Section 16A--3 of the Criminal Code of 1961 defines the offense of retail theft and provides, in relevant part:
"A person commits the offense of retail theft when he or she knowingly:
(a) Takes possession of, carries away, transfers or causes to be carried away or transferred, any merchandise displayed, held, stored or offered for sale in a retail mercantile establishment with the intention of retaining such merchandise or with the intention of depriving the merchant permanently of the possession, use or benefit of such merchandise without paying the full retail value of such merchandise[.]" 720 ILCS 5/16A--3(a) (West 1998).
In order to convict defendant of retail theft, the State was required to prove the following elements: (1) that defendant knowingly took possession of, carried away, or transferred, or caused to be carried away or transferred merchandise; (2) that the merchandise was displayed, held, stored, or offered for sale in a retail mercantile establishment; and (3) that defendant intended to retain the merchandise, or intended to permanently deprive the merchant of the possession, use, or benefit of the merchandise, without paying the full retail value of the merchandise. See People v. Rucker, 294 Ill. App. 3d 218, 226 (1998).
Based on our review of the record, we conclude that the State presented sufficient evidence from which a rational jury could have found defendant guilty of a completed retail theft beyond a reasonable doubt. Achkar observed defendant wheel merchandise in a shopping cart to the garden area of the store. Once there, defendant threw the merchandise, a trimmer and two ceiling fans, over the temporary wall in the garden area of the store. For purposes of retail theft, the elements of the offense, including the element of intent to retain permanent unauthorized control of merchandise, can be inferred from circumstantial evidence. Rucker, 294 Ill. App. 3d at 226. In this case, the jury could reasonably infer that by throwing the merchandise over the temporary wall defendant had carried away or transferred merchandise. There is no real question that the merchandise was offered for sale in the Home Depot store, a retail mercantile establishment. The jury also could have inferred that by throwing the merchandise over the wall defendant intended to permanently deprive Home Depot of the possession, use, or benefit of the merchandise without paying for it.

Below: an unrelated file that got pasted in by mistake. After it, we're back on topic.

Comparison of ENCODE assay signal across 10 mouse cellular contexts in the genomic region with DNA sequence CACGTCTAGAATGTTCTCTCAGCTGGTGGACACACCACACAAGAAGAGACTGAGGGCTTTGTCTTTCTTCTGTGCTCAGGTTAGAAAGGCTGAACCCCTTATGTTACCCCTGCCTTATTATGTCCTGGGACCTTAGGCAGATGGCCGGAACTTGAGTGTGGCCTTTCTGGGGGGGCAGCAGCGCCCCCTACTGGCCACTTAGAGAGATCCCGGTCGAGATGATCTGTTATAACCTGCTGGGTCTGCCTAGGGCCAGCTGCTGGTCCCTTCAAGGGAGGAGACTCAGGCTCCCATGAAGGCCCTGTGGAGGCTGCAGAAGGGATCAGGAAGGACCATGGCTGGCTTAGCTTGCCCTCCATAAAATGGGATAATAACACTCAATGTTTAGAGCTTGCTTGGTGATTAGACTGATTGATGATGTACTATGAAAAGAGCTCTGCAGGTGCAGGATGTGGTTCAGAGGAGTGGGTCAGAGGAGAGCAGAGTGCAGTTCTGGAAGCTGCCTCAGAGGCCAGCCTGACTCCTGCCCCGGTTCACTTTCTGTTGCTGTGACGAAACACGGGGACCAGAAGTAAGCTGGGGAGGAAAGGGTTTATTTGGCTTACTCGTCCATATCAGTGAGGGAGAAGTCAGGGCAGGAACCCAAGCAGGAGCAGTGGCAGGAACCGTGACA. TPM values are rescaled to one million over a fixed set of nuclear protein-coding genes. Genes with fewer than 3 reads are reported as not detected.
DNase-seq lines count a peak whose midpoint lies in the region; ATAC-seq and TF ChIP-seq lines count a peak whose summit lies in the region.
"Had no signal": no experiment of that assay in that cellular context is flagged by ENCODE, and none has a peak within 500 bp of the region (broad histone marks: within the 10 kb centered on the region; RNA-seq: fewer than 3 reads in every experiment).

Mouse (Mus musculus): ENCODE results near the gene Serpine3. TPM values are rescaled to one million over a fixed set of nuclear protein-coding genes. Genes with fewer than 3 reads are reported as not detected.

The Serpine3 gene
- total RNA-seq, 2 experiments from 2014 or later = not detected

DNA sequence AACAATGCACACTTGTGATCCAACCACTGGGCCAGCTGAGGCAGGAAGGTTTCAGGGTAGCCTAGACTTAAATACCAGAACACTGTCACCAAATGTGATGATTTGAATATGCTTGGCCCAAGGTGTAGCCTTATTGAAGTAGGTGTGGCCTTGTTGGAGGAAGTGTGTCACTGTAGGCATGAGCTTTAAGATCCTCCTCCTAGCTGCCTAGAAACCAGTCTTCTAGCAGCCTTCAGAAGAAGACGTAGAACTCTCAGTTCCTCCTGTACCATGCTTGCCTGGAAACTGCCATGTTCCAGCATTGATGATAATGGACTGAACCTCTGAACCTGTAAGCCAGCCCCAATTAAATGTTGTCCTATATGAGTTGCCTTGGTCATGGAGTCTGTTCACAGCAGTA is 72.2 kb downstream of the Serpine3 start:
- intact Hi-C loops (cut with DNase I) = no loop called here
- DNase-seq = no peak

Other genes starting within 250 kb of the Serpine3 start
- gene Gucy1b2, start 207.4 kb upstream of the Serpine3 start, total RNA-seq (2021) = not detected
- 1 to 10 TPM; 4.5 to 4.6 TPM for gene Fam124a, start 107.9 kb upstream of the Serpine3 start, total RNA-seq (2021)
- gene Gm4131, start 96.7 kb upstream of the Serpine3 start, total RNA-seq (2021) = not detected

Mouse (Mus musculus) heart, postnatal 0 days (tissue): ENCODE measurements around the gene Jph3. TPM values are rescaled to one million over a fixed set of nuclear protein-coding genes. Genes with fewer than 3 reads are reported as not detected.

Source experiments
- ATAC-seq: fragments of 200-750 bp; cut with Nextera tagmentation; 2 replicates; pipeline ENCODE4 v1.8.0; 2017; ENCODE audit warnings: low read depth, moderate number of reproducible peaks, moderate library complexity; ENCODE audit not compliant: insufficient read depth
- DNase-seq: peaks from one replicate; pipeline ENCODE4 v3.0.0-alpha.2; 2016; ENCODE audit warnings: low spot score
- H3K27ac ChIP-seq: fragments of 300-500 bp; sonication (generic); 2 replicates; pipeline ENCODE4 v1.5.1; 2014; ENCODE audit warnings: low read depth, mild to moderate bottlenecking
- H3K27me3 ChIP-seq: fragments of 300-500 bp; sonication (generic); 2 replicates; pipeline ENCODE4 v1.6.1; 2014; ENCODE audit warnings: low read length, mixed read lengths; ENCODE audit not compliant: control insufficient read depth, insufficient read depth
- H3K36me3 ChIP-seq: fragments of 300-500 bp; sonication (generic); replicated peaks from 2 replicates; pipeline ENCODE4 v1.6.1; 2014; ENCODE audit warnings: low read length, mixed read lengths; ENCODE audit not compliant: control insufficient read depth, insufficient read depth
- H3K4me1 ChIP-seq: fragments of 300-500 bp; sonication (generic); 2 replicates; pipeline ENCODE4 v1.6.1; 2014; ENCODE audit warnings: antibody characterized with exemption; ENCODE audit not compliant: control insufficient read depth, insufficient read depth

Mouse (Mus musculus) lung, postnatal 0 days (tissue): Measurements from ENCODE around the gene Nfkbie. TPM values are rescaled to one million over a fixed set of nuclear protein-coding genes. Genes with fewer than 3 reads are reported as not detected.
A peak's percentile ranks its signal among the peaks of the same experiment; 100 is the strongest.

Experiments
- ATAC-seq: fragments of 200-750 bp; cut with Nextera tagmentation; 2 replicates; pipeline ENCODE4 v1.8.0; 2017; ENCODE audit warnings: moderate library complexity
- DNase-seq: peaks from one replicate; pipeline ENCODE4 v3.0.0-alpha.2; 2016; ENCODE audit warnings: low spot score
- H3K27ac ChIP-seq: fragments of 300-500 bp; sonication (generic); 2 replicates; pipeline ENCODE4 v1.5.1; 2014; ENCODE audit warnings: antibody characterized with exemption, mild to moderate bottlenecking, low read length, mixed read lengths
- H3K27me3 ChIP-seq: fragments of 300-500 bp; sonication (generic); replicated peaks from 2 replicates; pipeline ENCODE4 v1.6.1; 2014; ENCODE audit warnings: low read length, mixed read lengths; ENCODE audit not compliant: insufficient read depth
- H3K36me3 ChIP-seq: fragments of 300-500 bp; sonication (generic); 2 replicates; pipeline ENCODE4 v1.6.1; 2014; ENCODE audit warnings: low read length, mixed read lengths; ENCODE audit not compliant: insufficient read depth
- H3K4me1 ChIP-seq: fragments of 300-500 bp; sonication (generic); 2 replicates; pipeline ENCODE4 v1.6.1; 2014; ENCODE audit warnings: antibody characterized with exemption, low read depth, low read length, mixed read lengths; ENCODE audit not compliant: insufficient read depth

Defendant's reliance on Steele is misplaced. In Steele, this court determined that a retail theft could be deemed completed when a defendant moved merchandise beyond the last known payment station without paying for it. However, nothing in Steele indicated that moving merchandise beyond the last known payment station was the only means of establishing that the offense of retail theft had been completed. Here, defendant has not offered a reasonable explanation as to why he threw the merchandise over the wall if it was not to permanently deprive Home Depot of the possession, use, or benefit of the merchandise. Therefore the jury could infer defendant's criminal intent. See Steele, 156 Ill. App. 3d at 512 (jury properly weighed defendant's lack of explanation against him).
For these reasons, defendant's contention that the State failed to present sufficient evidence to convict him of retail theft beyond a reasonable doubt fails. Accordingly, defendant is not entitled to reversal of his conviction on that ground.
Defendant next contends that his conviction of retail theft must be reduced from a felony to a misdemeanor because the State failed to prove the element of the offense that is necessary for a felony conviction, i.e., that the merchandise in question had a value in excess of $150. Defendant acknowledges that Achkar testified that the three items of merchandise in question in this case each had a retail value of $99. It is therefore readily apparent that, if Achkar's testimony regarding the value of the items was properly before the jury and was not contradicted, the testimony would be sufficient to show that the value of the items exceeded $150. However, defendant asserts that the trial court erred in allowing the jury to consider Achkar's testimony regarding the value of the items because there was an insufficient foundation for the testimony. Thus, defendant's contention is essentially a challenge to the admissibility of the evidence.
Evidentiary rulings are within the sound discretion of the trial court and will not be reversed absent an abuse of discretion. People v. Reid, 179 Ill. 2d 297, 313 (1997). In the context of an evidentiary ruling, an abuse of discretion occurs if the ruling is arbitrary or unreasonable or if no reasonable person would take the view adopted by the court. People v. Illgen, 145 Ill. 2d 353, 364 (1991).
When the State charges a defendant with retail theft of property that has a value in excess of $150, value is an element of the offense that must be resolved by the trier of fact as either exceeding or not exceeding $150. 720 ILCS 5/16A-10(3) (West 1998). In the absence of contrary evidence, testimony as to the value of property alleged to be stolen is proper proof of value. People v. Newton, 117 Ill. App. 2d 232, 235 (1969).